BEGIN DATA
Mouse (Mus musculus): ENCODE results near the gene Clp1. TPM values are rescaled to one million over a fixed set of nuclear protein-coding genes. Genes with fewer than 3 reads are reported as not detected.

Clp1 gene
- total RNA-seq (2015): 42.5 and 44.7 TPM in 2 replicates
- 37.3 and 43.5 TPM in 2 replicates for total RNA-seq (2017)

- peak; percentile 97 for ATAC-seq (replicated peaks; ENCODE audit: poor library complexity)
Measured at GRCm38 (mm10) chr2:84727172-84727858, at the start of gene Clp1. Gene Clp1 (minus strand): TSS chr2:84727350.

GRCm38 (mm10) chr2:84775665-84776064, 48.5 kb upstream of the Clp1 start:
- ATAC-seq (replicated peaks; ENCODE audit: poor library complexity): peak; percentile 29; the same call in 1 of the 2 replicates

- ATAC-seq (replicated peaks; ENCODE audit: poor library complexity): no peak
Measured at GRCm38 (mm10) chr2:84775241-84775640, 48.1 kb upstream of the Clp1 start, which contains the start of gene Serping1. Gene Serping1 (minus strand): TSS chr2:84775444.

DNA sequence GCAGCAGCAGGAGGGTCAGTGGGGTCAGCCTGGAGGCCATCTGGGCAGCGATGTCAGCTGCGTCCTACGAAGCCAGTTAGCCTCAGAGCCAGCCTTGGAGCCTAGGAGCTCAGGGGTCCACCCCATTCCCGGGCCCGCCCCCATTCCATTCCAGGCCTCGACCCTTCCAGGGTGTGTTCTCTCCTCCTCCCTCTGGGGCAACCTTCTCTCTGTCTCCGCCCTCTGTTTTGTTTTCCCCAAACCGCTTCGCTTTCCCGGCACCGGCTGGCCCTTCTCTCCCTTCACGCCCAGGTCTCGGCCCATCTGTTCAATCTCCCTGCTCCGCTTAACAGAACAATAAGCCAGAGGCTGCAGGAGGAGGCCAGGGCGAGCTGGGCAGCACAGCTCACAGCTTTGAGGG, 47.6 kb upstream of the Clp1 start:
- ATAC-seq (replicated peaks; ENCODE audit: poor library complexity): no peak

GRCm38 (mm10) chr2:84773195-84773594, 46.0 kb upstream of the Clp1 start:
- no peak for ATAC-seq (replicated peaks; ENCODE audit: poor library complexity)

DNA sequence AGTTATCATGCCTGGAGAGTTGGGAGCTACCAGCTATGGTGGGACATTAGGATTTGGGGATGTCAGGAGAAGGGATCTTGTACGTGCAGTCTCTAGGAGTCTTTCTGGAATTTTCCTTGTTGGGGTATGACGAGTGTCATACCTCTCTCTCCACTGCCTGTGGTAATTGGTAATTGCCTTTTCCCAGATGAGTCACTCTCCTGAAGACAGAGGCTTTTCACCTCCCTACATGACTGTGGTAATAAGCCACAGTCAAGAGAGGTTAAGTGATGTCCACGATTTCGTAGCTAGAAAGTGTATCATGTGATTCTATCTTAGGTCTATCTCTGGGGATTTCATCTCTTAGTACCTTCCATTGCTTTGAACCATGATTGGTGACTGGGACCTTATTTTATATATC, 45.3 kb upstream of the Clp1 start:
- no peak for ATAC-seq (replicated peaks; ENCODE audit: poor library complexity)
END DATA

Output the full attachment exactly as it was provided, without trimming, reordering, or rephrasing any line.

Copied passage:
Mouse (Mus musculus): ENCODE results near the gene Clp1. TPM values are rescaled to one million over a fixed set of nuclear protein-coding genes. Genes with fewer than 3 reads are reported as not detected.

Clp1 gene
- total RNA-seq (2015): 42.5 and 44.7 TPM in 2 replicates
- 37.3 and 43.5 TPM in 2 replicates for total RNA-seq (2017)

- peak; percentile 97 for ATAC-seq (replicated peaks; ENCODE audit: poor library complexity)
Measured at GRCm38 (mm10) chr2:84727172-84727858, at the start of gene Clp1. Gene Clp1 (minus strand): TSS chr2:84727350.

GRCm38 (mm10) chr2:84775665-84776064, 48.5 kb upstream of the Clp1 start:
- ATAC-seq (replicated peaks; ENCODE audit: poor library complexity): peak; percentile 29; the same call in 1 of the 2 replicates

- ATAC-seq (replicated peaks; ENCODE audit: poor library complexity): no peak
Measured at GRCm38 (mm10) chr2:84775241-84775640, 48.1 kb upstream of the Clp1 start, which contains the start of gene Serping1. Gene Serping1 (minus strand): TSS chr2:84775444.

DNA sequence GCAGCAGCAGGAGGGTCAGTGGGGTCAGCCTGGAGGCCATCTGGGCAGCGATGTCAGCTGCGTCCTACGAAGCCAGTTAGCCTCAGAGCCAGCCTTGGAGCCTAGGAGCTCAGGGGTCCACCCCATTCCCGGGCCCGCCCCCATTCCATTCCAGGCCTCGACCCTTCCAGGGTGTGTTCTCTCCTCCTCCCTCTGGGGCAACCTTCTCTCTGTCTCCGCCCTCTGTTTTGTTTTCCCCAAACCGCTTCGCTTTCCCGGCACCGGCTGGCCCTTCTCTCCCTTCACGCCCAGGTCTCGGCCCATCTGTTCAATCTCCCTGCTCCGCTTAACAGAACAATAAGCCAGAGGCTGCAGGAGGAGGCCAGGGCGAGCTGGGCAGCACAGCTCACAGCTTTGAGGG, 47.6 kb upstream of the Clp1 start:
- ATAC-seq (replicated peaks; ENCODE audit: poor library complexity): no peak

GRCm38 (mm10) chr2:84773195-84773594, 46.0 kb upstream of the Clp1 start:
- no peak for ATAC-seq (replicated peaks; ENCODE audit: poor library complexity)

DNA sequence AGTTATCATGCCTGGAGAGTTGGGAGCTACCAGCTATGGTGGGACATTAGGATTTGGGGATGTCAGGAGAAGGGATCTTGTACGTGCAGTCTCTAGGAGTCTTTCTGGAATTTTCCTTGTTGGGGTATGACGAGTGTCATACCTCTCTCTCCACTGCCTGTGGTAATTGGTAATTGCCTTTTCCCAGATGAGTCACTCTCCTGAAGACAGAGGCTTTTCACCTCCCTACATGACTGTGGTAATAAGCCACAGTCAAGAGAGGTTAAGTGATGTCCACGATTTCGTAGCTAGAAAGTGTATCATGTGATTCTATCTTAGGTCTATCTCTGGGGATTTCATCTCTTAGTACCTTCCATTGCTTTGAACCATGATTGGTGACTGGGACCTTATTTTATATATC, 45.3 kb upstream of the Clp1 start:
- no peak for ATAC-seq (replicated peaks; ENCODE audit: poor library complexity)